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Medical bacteriology
Gram Positive Coccus
Dr. Hala Al Daghistani
The Staphylococci are gram-positive spherical cells, nonmotile, usually arranged in grapelike irregular clusters.
Some are members of the normal microbiota of the skin
and mucous membranes of humans; others cause
suppuration, abscess formation, a variety of pyogenic
infections, and even fatal septicemia.
The genus Staphylococcus has at least 40 species.
The four most frequently encountered species of clinical
importance are
Staphylococcus aureus
Staphylococcus epidermidis
Staphylococcus saprophyticus.
•S. aureus is coagulase positive , which differentiates it from
the other species. S aureus is a major pathogen for humans.
•The coagulase-negative staphylococci are normal human
microbiota and sometimes cause infection
•Approximately 75% of the infections caused by coagulasenegative staphylococci are caused by S. epidermidis
•S. saprophyticus is a relatively common cause of urinary tract
infections in young women.
Antigenic Structure
Staphylococci contain antigenic polysaccharides
(Piptidoglycan) and proteins. Piptidoglycan
• Elicits production of interleukin-1 (endogenous
•Opsonic antibodies by monocytes
•It can be a chemoattractant for PMN leukocytes
•Have endotoxin-like activity
•Activate complement.
Teichoic acids, can be antigenic.
Protein A is a cell wall component of S aureus strains
and is a bacterial surface protein that has been
characterized among a group of adhesions. . Protein A
binds to the Fc portion of IgG molecules except IgG3.
Most S. aureus strains of clinical importance have
polysaccharide capsules, which inhibit phagocytosis .
At least 11 serotypes have been identified, with types 5
and 8 responsible for the majority of infections.
Enzymes and Toxins
A. Catalase: Staphylococci produce catalase, which
converts hydrogen peroxide into water and oxygen.
B. Coagulase: S aureus produces Coagulase, an enzymelike protein that clots plasma. Coagulase may deposit fibrin
on the surface of staphylococci, perhaps altering their
ingestion by phagocytic cells or their destruction within
such cells
C. Other Enzymes
Other enzymes produced by staphylococci include a hyaluronidase, or
spreading factor; a staphylokinase resulting in fibrinolysis; proteinases;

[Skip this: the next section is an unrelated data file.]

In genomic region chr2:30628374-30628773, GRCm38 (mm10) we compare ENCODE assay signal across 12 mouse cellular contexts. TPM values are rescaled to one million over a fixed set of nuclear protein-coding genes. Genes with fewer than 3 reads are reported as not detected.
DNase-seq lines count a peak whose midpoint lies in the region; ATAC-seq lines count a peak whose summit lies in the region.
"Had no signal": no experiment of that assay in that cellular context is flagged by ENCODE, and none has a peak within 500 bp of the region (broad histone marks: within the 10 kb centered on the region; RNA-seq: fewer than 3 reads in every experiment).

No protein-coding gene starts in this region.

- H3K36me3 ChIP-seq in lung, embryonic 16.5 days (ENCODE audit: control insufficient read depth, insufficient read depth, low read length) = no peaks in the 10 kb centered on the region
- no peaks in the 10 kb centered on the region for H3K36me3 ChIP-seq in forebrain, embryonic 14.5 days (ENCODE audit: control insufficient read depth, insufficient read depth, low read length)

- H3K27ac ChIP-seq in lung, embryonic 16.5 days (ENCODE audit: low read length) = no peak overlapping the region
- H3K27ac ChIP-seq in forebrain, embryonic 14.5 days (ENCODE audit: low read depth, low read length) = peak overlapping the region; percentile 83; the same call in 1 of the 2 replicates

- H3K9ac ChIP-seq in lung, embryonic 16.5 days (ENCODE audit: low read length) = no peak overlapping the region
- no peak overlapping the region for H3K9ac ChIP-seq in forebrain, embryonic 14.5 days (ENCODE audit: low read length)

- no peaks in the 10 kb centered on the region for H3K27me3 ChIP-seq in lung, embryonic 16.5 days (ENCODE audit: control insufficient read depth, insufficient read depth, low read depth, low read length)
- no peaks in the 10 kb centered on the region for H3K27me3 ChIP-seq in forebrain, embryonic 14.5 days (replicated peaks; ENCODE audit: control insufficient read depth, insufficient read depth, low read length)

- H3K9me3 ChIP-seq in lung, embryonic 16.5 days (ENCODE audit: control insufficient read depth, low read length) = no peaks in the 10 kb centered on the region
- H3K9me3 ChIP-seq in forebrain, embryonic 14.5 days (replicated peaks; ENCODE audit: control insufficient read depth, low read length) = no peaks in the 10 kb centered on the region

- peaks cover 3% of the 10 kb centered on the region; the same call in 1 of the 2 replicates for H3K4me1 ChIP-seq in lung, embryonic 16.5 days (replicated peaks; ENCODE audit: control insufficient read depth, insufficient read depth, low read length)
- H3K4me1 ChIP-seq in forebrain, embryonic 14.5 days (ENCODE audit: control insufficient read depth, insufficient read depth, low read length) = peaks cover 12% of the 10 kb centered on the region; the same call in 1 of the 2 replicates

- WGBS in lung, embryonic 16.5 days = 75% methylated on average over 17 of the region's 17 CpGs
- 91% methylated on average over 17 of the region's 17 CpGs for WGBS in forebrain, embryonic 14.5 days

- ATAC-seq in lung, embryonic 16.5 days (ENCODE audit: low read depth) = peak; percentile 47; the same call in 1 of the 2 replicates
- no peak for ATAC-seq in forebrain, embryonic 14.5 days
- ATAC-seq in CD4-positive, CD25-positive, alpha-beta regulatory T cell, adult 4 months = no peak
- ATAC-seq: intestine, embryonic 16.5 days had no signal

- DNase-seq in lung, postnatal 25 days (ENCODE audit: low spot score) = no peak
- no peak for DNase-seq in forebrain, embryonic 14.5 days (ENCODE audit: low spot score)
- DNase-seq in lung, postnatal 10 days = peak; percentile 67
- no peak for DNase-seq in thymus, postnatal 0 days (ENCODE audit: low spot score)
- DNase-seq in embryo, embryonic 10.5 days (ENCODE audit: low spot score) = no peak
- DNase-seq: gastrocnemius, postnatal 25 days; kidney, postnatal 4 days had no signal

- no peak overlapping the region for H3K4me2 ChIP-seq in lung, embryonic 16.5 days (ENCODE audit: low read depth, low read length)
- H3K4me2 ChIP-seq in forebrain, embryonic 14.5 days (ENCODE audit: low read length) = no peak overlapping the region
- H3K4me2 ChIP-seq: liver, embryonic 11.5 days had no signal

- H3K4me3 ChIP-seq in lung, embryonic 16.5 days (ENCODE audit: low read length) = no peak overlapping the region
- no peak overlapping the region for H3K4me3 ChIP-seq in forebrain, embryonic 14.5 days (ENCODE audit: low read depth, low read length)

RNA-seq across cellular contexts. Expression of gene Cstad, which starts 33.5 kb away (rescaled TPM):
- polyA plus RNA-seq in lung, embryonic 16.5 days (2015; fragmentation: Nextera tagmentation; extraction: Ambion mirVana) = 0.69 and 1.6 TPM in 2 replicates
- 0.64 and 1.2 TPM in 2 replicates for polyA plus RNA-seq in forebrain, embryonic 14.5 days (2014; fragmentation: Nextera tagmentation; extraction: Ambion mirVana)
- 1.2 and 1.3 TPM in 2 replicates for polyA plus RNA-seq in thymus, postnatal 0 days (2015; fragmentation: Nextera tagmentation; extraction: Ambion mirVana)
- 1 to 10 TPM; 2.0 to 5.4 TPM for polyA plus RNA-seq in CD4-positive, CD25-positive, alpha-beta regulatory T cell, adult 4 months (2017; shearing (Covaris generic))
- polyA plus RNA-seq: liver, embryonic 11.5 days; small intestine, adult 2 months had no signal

lipases; and -lactamase.
D. Hemolysins
• a-Hemolysin acts on eukaryotic cell membranes.
•β-Hemolysin degrades sphingomyelin and therefore is toxic for many
kinds of cells, including human red blood cells.
• δ- Hemolysin disrupts biologic membranes and may have a role in S
aureus diarrheal diseases.
• γ-Hemolysin is a leukocidin that lyses white blood cells
E. Panton-Valentine Leukocidin
•This toxin of S aureus has two components , kill white blood cells of
humans and rabbits.
F. Exfoliative toxins
These epidermolytic toxins of S aureus are two distinct
proteins of the same molecular weight. Exfoliative toxin A is
encoded by eta and exfoliative toxin B encoded by etb
these epidermolytic toxins yield the generalized
desquamation of the staphylococcal scalded skin syndrome by
dissolving the mucopolysaccharide matrix of the epidermis.
The toxins are superantigens.
G. Toxic shock syndrome toxin
most S aureus strains isolated from patients with toxic shock
syndrome produce a toxin called toxic shock syndrome toxin-1
(TSST-1), superantigen
The toxin is associated with fever, shock, and multisystem
involvement, including a desquamative skin and rash.
H. Enterotoxins
There are multiple (19) enterotoxins that are superantigens.
The enterotoxins are heat stable and resistant to the action of
gut enzymes.
Important causes of food poisoning, ingestion of 25 µg of
enterotoxin B results in vomiting and diarrhea.
The emetic effect of enterotoxin is probably the result of
central nervous system stimulation (vomiting center) after the
toxin acts on neural receptors in the gut.
Staphylococci, particularly S epidermidis, are members of the normal
microbiota of the human skin and respiratory and gastrointestinal tracts.
Nasal carriage of S aureus occurs in 20–50% of humans.
Staphylococcal lesion includes: furuncle or other localized abscess.
Groups of S aureus established in a hair follicle lead to tissue necrosis
(dermonecrotic factor).
From any one focus, organisms may spread via the lymphatics and bloodstream to other parts of the body.
In Osteomyelitis, the primary focus of S aureus growth is typically in a
terminal blood vessel of the long bone, leading to necrosis of bone and
chronic suppuration.
S aureus may cause pneumonia, meningitis, empyema, endocarditis,
or sepsis with suppuration in any organ.
Staphylococci are involved in many skin infections (e.g, acne, pyoderma, or
Scalded skin syndrome, is caused by the production of exfoliative toxins.
Toxic shock syndrome is associated with TSST-1. Toxic shock syndrome is
manifested by an abrupt onset of high fever, vomiting, diarrhea, myalgias, a
scarlatiniform rash, and hypotension with cardiac and renal failure in the most
severe cases. It often occurs within 5 days after the onset of menses in young
women who use tampons, but it also occurs in children and men with
staphylococcal wound infections
Food poisoning caused by staphylococcal enterotoxin is characterized by a
short incubation period (1–8 hours); nausea, vomiting, and diarrhea; and rapid
convalescence. There is no fever.
Surface swab pus or aspirate from an abscess, blood, tracheal aspirate, or
spinal fluid for culture, depending on the localization of the process, are all
appropriate specimens for testing.
Specimens planted on blood agar plates , MSA. .
D. BIOCHEMICAL TESTS: Catalase test, coagulase test
confined primarily to the hospital setting).